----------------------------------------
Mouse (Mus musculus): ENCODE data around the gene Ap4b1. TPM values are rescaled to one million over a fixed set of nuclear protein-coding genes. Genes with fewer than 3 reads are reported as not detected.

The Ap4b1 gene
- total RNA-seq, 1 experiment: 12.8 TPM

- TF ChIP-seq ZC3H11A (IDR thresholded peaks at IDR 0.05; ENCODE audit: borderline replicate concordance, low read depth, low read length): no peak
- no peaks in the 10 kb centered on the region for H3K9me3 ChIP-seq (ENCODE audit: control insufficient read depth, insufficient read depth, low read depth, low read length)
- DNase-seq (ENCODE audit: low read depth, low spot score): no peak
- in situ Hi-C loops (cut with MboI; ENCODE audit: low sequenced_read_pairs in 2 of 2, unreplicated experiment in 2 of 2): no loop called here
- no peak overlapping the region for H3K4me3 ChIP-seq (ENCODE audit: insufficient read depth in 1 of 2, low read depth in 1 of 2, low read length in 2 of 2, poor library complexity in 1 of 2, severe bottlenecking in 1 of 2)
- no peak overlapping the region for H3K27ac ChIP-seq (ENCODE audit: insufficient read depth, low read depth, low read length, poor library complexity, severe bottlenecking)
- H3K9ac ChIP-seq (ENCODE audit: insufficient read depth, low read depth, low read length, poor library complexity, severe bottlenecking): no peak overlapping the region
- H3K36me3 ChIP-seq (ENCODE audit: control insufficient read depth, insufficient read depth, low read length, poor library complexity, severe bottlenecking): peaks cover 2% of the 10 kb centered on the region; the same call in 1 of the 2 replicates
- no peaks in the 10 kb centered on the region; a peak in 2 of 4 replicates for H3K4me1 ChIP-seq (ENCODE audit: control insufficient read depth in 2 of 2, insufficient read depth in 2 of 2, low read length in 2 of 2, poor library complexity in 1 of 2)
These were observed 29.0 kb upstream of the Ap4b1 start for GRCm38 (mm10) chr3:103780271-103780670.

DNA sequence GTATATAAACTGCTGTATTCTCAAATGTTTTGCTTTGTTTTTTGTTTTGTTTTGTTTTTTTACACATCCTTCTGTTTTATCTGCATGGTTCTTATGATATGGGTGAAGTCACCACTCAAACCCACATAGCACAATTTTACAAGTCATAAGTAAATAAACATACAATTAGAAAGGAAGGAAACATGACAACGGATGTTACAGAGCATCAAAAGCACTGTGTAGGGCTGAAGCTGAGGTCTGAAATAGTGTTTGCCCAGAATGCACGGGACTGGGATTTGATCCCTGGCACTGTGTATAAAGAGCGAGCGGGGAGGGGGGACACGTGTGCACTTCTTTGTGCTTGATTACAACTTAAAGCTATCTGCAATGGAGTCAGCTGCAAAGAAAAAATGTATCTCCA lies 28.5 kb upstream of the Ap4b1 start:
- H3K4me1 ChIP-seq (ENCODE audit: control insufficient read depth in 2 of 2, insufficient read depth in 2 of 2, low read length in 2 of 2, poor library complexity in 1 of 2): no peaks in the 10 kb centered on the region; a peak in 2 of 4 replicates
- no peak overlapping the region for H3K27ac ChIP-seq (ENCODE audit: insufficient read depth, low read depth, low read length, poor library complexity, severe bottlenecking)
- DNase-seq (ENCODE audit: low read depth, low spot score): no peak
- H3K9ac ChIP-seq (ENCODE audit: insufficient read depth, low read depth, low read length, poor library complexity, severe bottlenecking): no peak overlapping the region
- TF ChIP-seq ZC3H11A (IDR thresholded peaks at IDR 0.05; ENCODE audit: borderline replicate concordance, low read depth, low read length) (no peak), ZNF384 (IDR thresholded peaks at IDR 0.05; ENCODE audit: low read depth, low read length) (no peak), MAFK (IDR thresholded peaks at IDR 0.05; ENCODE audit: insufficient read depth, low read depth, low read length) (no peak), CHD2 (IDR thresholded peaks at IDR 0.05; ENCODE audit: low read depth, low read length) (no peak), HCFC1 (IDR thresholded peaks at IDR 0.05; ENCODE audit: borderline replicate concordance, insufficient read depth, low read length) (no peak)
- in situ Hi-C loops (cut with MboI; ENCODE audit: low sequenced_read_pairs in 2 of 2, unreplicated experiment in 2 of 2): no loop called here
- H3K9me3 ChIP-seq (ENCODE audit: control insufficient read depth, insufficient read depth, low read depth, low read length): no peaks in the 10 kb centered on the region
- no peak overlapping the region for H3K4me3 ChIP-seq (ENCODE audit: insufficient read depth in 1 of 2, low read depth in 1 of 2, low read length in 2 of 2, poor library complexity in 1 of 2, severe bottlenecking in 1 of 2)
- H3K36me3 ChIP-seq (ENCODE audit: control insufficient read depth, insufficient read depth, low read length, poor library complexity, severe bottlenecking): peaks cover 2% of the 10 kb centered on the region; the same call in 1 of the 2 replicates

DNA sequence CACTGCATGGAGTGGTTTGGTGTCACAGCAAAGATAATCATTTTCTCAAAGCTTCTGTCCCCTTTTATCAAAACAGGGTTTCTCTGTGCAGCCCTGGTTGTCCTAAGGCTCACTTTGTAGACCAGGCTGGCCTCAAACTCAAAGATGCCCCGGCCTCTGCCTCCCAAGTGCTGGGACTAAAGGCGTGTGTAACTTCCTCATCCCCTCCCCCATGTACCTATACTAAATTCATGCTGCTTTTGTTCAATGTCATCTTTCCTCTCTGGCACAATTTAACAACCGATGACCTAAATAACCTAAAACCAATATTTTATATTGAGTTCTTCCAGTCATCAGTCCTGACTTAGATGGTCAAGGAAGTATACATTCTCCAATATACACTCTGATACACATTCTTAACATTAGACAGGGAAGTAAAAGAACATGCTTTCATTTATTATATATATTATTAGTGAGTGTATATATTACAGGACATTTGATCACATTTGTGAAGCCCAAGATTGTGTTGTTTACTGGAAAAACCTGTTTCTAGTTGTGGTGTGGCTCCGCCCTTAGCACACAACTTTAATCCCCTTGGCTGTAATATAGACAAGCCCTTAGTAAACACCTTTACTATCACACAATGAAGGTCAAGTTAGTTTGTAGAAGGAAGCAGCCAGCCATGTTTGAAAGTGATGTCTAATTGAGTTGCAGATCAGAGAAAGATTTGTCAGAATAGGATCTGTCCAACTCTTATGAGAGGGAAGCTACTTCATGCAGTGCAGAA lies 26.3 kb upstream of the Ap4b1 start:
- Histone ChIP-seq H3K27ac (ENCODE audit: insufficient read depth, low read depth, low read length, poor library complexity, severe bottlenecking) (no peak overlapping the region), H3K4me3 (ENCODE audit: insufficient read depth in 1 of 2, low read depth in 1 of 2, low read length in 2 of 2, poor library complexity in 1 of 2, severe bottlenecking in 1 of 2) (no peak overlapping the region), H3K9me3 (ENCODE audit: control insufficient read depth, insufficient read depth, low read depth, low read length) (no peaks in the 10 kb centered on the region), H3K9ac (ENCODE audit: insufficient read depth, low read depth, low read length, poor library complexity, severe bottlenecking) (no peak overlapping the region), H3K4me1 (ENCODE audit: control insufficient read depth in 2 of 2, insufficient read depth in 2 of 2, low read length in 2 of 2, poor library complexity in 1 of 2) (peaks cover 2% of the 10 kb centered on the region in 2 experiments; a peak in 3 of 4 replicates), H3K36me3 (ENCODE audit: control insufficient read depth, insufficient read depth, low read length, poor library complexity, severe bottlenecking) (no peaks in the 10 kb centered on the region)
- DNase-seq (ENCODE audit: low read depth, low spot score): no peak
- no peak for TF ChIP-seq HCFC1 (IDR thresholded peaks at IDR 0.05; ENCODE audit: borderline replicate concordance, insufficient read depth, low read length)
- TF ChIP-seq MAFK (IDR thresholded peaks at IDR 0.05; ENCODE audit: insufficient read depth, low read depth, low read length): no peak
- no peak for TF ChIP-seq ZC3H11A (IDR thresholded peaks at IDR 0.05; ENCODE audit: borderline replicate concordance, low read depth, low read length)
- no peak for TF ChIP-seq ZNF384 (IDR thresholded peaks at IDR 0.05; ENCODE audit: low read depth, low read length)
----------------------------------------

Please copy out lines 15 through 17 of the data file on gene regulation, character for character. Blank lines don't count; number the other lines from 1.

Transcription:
- H3K4me1 ChIP-seq (ENCODE audit: control insufficient read depth in 2 of 2, insufficient read depth in 2 of 2, low read length in 2 of 2, poor library complexity in 1 of 2): no peaks in the 10 kb centered on the region; a peak in 2 of 4 replicates
- no peak overlapping the region for H3K27ac ChIP-seq (ENCODE audit: insufficient read depth, low read depth, low read length, poor library complexity, severe bottlenecking)
- DNase-seq (ENCODE audit: low read depth, low spot score): no peak